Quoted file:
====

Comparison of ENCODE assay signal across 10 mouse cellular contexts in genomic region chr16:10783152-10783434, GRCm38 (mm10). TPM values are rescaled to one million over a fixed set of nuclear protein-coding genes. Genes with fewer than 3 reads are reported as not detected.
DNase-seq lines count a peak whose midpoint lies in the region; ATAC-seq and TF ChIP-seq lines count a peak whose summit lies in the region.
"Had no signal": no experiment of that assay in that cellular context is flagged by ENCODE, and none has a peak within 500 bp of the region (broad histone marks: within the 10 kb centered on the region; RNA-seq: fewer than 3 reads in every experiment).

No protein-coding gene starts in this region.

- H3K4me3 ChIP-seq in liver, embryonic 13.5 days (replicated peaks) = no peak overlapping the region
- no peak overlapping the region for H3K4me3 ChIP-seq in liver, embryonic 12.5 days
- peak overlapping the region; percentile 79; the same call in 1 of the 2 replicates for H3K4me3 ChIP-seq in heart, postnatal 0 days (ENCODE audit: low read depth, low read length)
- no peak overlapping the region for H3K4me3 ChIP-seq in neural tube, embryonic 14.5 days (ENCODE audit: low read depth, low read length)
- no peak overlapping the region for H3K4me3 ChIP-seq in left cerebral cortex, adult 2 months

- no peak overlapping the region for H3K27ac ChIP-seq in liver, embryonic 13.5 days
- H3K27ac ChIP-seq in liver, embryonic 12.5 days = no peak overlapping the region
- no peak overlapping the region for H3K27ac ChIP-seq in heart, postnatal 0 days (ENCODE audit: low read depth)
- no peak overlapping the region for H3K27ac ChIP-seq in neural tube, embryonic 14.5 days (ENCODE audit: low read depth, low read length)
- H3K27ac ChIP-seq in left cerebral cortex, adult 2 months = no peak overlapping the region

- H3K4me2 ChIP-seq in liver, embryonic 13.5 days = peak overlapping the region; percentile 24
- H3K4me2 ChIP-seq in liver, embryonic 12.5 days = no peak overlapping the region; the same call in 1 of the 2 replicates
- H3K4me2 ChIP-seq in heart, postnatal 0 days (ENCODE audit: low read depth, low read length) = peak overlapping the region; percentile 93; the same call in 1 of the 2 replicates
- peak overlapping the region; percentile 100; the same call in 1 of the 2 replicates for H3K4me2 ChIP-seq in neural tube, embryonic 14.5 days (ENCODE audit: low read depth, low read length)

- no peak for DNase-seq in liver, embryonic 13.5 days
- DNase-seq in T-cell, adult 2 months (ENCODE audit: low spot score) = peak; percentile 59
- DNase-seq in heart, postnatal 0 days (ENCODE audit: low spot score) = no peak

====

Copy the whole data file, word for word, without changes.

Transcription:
Comparison of ENCODE assay signal across 10 mouse cellular contexts in genomic region chr16:10783152-10783434, GRCm38 (mm10). TPM values are rescaled to one million over a fixed set of nuclear protein-coding genes. Genes with fewer than 3 reads are reported as not detected.
DNase-seq lines count a peak whose midpoint lies in the region; ATAC-seq and TF ChIP-seq lines count a peak whose summit lies in the region.
"Had no signal": no experiment of that assay in that cellular context is flagged by ENCODE, and none has a peak within 500 bp of the region (broad histone marks: within the 10 kb centered on the region; RNA-seq: fewer than 3 reads in every experiment).

No protein-coding gene starts in this region.

- H3K4me3 ChIP-seq in liver, embryonic 13.5 days (replicated peaks) = no peak overlapping the region
- no peak overlapping the region for H3K4me3 ChIP-seq in liver, embryonic 12.5 days
- peak overlapping the region; percentile 79; the same call in 1 of the 2 replicates for H3K4me3 ChIP-seq in heart, postnatal 0 days (ENCODE audit: low read depth, low read length)
- no peak overlapping the region for H3K4me3 ChIP-seq in neural tube, embryonic 14.5 days (ENCODE audit: low read depth, low read length)
- no peak overlapping the region for H3K4me3 ChIP-seq in left cerebral cortex, adult 2 months

- no peak overlapping the region for H3K27ac ChIP-seq in liver, embryonic 13.5 days
- H3K27ac ChIP-seq in liver, embryonic 12.5 days = no peak overlapping the region
- no peak overlapping the region for H3K27ac ChIP-seq in heart, postnatal 0 days (ENCODE audit: low read depth)
- no peak overlapping the region for H3K27ac ChIP-seq in neural tube, embryonic 14.5 days (ENCODE audit: low read depth, low read length)
- H3K27ac ChIP-seq in left cerebral cortex, adult 2 months = no peak overlapping the region

- H3K4me2 ChIP-seq in liver, embryonic 13.5 days = peak overlapping the region; percentile 24
- H3K4me2 ChIP-seq in liver, embryonic 12.5 days = no peak overlapping the region; the same call in 1 of the 2 replicates
- H3K4me2 ChIP-seq in heart, postnatal 0 days (ENCODE audit: low read depth, low read length) = peak overlapping the region; percentile 93; the same call in 1 of the 2 replicates
- peak overlapping the region; percentile 100; the same call in 1 of the 2 replicates for H3K4me2 ChIP-seq in neural tube, embryonic 14.5 days (ENCODE audit: low read depth, low read length)

- no peak for DNase-seq in liver, embryonic 13.5 days
- DNase-seq in T-cell, adult 2 months (ENCODE audit: low spot score) = peak; percentile 59
- DNase-seq in heart, postnatal 0 days (ENCODE audit: low spot score) = no peak